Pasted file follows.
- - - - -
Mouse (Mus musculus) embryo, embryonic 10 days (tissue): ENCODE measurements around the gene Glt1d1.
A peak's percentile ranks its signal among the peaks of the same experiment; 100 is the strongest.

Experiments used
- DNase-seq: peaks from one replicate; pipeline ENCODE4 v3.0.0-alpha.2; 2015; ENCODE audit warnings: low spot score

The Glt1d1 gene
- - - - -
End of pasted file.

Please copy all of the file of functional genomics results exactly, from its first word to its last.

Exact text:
Mouse (Mus musculus) embryo, embryonic 10 days (tissue): ENCODE measurements around the gene Glt1d1.
A peak's percentile ranks its signal among the peaks of the same experiment; 100 is the strongest.

Experiments used
- DNase-seq: peaks from one replicate; pipeline ENCODE4 v3.0.0-alpha.2; 2015; ENCODE audit warnings: low spot score

The Glt1d1 gene